Australia is a developed country with a population of about 22 million people. It is also a country rich in natural resources and one increasingly gaining attention from investors. Is it time to put some of your international allocation to work in Australia?
The History of Australia
Australia has a vibrant early history of cheap land and rich resources. Gold was discovered in New South Wales, for example, in 1851. By the time Australia became a nation in 1901, two important commodities, wool and gold, had attracted immense outside investment into the cities of Melbourne and Sydney.
Australia’s economy has seen steady growth throughout its history. Demand for Australia’s major exports: metals, meat, wheat and the aforementioned wool - has been steady or growing. In 1947, only 40% of Australians owned their own homes. By the 1960s, the figure was more than 70%.
Economic reforms, including deregulation of , along with tax reform have led to a better standard of living for Australians. Then, in 2007, the Labor Party, led by Kevin Rudd, mounted a reform agenda aimed at Australia’s industrial relations system, climate change policies, and health and education sectors.
According to Heritage.org, Australia’s economic freedom score is 82.6, making it the third freest in the 2013 Index, behind Hong Kong and Singapore. For comparison, the United States ranks tenth. Economic freedom, as defined by Heritage, is “the fundamental right of every human to control his or her own labor and property.”
Index Mundi points out that Australia's abundant natural resources (coal, iron ore, copper, gold, natural gas, and uranium) already attract significant foreign investment. In addition, the country is home to extensive renewable energy sources.
Historically, the Australian economy grew for 17 consecutive years before the global financial crisis. Government reform policies under the Rudd administration, along with continued demand for commodities, especially from China, helped the Australian economy rebound after just one quarter of negative growth.
The nation’s economy grew by 1.4% in 2009 - the best performance in the OECD. This was followed by growth of 2.5% in 2010, 2.1% in 2011 and 3.3% in 2012. Unemployment, which was originally expected to reach 8 to 10% following the financial crisis, peaked at only 5.7% in late 2009 and fell to 5.2% in 2012.
Because of an improved economy, the budget deficit dropped to 0.8% of GDP in 2012 and the government now believes it could return to budget surpluses before 2015.
With a strong economy as the backbone, companies like AAG Investment Management tout Australia’s record of accomplishment in agricultural production as one important reason to consider investing in the country.
In addition, AAG says Australia’s geographic location makes it extremely well placed with regard to the emerging markets of Asia, which have many emerging nations that investors cannot ignore. As global food prices rise, investing in Australia offers distinct advantages.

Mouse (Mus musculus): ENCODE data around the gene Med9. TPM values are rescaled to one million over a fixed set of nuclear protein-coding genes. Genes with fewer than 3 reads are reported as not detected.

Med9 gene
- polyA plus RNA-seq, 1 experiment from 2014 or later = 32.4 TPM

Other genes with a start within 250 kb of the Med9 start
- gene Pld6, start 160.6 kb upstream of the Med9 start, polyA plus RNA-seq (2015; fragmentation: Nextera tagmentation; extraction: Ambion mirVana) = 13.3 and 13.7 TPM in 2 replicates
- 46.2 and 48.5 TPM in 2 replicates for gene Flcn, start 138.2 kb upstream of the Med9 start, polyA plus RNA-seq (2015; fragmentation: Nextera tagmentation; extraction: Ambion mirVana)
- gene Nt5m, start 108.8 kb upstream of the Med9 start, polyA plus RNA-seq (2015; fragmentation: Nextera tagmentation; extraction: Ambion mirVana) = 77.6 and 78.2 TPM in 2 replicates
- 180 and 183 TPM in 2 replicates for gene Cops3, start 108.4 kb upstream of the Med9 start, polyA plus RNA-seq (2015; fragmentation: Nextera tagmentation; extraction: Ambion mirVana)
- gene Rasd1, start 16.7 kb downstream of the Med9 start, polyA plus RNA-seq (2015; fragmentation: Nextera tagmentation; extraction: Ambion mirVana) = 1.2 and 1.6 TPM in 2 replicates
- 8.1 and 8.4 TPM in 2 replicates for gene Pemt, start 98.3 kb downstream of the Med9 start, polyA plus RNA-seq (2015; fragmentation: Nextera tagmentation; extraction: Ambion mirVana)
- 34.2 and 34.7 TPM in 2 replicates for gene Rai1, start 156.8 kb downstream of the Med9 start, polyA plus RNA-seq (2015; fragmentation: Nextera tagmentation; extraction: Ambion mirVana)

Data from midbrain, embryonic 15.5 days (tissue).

In addition, the Australian government website, Austrade, points to growing foreign investment, a democratic and politically stable government, a business-friendly regulatory environment, and a sophisticated financial services sector as some of the many reasons investors should consider putting their capital to work in the Land Down Under.
Australia’s attractiveness as an investment destination has not been lost on its Asian neighbors. The Wall Street Journal reports that the country has attracted 170 applicants, mostly from China, to a new program that offers overseas millionaires the right of residency in return for a portion of their wealth.
Also, Indonesian businesses, including some backed by the government, are now poised to spend tens of millions of dollars buying up and investing in Australian cattle stations.
On the other hand, the country has seen low credit demand and soft economic growth, yet the Australian dollar continues to hold firm, hurting exports. As a result, the Bank of Australia lower interested rates to a record low of 2.75% - the first time rates have fallen below 3%. Some investors may see that as a sign of increasing pressure while others will view it as a precautionary move.
How to Invest
After “why,” the next questions regarding investment in Australia are “how” and “what.”
One of the easiest and safest ways to invest is through an ETF - which has many benefits. One popular Australian ETF is the iShares MSCI Australia Index (ARCA:EWA). The fund contains most large Australian companies and has an asset base of about $2.2 billion.
Others may prefer to play the Australian Dollar. The CurrencyShares Australian Dollar Trust ETF (ARCA:FXA) is a favorite among investors. Finally, investors that are more adventurous may want to consider direct investment in Australian equities. One of the best known is BHP Billiton Limited (NYSE:BHP).
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